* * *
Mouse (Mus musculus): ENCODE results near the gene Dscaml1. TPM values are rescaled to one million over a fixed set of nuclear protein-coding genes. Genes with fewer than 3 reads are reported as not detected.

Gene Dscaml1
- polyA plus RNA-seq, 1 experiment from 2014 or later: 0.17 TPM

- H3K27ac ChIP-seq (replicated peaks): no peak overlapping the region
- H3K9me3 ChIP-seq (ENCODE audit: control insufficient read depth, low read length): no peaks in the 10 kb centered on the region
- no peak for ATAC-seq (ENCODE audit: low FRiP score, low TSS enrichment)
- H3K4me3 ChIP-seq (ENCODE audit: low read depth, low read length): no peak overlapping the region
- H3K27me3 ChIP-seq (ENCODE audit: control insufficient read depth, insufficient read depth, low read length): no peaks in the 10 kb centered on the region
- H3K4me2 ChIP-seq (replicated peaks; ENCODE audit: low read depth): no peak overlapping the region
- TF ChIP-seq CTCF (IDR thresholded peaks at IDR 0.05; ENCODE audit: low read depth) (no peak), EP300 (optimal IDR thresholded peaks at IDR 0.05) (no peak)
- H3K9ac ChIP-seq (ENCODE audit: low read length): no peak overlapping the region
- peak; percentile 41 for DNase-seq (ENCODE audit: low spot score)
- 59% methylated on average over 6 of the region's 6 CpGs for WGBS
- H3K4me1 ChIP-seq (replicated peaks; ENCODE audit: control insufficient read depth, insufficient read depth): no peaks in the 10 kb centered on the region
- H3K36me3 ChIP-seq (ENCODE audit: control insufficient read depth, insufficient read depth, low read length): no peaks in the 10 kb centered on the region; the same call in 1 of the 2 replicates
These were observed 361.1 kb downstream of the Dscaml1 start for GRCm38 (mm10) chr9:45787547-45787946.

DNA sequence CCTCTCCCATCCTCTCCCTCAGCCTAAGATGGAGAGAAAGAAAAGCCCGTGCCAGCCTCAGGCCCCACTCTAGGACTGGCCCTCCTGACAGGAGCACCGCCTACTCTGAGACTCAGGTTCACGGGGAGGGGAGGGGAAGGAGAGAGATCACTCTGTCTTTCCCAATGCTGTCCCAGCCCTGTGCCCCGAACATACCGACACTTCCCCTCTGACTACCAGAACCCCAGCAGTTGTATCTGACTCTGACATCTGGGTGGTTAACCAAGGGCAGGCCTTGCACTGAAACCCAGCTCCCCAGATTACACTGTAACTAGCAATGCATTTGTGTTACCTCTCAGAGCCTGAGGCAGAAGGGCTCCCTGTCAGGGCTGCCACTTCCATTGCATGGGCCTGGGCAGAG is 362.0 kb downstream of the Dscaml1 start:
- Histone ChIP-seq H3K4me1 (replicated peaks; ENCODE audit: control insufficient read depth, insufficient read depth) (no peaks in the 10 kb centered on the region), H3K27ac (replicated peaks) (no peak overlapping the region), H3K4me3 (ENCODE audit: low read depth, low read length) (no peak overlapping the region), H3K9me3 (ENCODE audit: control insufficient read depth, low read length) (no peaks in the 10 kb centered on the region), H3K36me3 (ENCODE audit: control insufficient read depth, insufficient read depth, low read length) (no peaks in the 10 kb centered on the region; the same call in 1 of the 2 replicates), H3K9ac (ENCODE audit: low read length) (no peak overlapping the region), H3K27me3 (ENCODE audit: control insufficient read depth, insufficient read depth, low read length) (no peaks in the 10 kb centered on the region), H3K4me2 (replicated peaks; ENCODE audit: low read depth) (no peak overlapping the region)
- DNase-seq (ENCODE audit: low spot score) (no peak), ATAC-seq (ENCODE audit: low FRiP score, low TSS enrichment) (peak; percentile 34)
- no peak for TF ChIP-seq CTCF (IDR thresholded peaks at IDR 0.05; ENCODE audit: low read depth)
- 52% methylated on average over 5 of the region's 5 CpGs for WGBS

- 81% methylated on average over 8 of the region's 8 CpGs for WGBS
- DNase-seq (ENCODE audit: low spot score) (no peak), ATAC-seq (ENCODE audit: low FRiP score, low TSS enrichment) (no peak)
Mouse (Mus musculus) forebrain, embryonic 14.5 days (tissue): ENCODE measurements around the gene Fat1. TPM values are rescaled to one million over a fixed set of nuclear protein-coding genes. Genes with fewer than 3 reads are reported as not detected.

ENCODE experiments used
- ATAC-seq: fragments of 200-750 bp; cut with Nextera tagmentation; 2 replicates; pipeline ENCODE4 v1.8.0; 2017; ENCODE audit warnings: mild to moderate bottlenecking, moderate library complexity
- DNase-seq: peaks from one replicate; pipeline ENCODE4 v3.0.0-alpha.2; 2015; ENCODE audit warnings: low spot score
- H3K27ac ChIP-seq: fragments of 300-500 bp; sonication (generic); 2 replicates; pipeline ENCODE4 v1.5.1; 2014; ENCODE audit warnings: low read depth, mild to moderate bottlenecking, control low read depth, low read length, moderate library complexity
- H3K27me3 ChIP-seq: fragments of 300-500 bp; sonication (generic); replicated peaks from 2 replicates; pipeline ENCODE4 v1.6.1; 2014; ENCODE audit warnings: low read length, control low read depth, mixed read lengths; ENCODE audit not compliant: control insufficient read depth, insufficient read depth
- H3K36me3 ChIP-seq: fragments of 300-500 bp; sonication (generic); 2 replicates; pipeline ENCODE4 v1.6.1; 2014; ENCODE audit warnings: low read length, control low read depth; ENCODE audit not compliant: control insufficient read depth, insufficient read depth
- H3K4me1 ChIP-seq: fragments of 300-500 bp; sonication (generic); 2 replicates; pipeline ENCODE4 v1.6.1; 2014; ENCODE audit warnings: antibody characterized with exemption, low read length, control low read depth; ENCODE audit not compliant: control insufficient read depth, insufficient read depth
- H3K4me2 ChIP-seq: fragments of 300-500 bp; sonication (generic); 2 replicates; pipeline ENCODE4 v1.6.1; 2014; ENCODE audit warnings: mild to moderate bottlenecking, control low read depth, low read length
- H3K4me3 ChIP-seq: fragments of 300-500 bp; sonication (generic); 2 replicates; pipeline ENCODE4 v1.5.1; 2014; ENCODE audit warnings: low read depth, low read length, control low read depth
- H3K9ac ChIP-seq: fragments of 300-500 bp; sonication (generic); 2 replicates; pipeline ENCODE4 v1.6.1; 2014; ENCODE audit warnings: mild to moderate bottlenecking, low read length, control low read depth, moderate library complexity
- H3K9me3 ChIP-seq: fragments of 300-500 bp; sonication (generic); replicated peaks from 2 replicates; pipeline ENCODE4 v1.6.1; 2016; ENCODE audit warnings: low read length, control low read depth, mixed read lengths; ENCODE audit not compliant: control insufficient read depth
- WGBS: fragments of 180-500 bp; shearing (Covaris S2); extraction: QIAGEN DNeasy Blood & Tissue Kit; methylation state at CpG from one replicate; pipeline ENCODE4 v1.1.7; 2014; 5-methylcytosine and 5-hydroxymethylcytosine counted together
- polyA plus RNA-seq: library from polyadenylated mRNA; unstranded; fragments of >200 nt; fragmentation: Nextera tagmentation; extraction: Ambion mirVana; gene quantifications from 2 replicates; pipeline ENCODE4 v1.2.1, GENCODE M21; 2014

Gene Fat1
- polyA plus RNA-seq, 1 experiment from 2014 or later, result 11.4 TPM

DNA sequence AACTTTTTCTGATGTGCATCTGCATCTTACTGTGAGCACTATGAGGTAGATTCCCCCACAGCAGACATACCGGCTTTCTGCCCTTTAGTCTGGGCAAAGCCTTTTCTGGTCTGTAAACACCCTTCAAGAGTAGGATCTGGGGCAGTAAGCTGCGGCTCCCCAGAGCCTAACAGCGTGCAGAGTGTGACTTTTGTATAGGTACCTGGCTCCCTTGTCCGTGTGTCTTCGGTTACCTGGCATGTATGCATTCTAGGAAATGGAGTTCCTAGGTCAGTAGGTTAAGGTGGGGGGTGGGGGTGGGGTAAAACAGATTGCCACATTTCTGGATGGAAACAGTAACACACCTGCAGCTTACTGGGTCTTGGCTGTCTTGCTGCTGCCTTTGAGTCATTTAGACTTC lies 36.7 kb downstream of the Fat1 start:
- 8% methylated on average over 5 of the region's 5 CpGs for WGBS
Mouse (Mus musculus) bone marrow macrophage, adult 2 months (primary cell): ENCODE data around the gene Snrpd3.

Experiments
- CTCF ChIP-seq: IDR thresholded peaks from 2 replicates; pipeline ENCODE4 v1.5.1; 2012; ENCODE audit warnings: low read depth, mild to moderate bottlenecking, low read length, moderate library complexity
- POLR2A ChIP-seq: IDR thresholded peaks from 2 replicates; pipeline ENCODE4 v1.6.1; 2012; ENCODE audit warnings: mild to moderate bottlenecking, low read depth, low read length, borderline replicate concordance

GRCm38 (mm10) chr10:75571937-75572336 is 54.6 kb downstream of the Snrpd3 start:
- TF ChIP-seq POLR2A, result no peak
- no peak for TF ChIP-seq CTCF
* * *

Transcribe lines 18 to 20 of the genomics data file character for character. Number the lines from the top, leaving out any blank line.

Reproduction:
- Histone ChIP-seq H3K4me1 (replicated peaks; ENCODE audit: control insufficient read depth, insufficient read depth) (no peaks in the 10 kb centered on the region), H3K27ac (replicated peaks) (no peak overlapping the region), H3K4me3 (ENCODE audit: low read depth, low read length) (no peak overlapping the region), H3K9me3 (ENCODE audit: control insufficient read depth, low read length) (no peaks in the 10 kb centered on the region), H3K36me3 (ENCODE audit: control insufficient read depth, insufficient read depth, low read length) (no peaks in the 10 kb centered on the region; the same call in 1 of the 2 replicates), H3K9ac (ENCODE audit: low read length) (no peak overlapping the region), H3K27me3 (ENCODE audit: control insufficient read depth, insufficient read depth, low read length) (no peaks in the 10 kb centered on the region), H3K4me2 (replicated peaks; ENCODE audit: low read depth) (no peak overlapping the region)
- DNase-seq (ENCODE audit: low spot score) (no peak), ATAC-seq (ENCODE audit: low FRiP score, low TSS enrichment) (peak; percentile 34)
- no peak for TF ChIP-seq CTCF (IDR thresholded peaks at IDR 0.05; ENCODE audit: low read depth)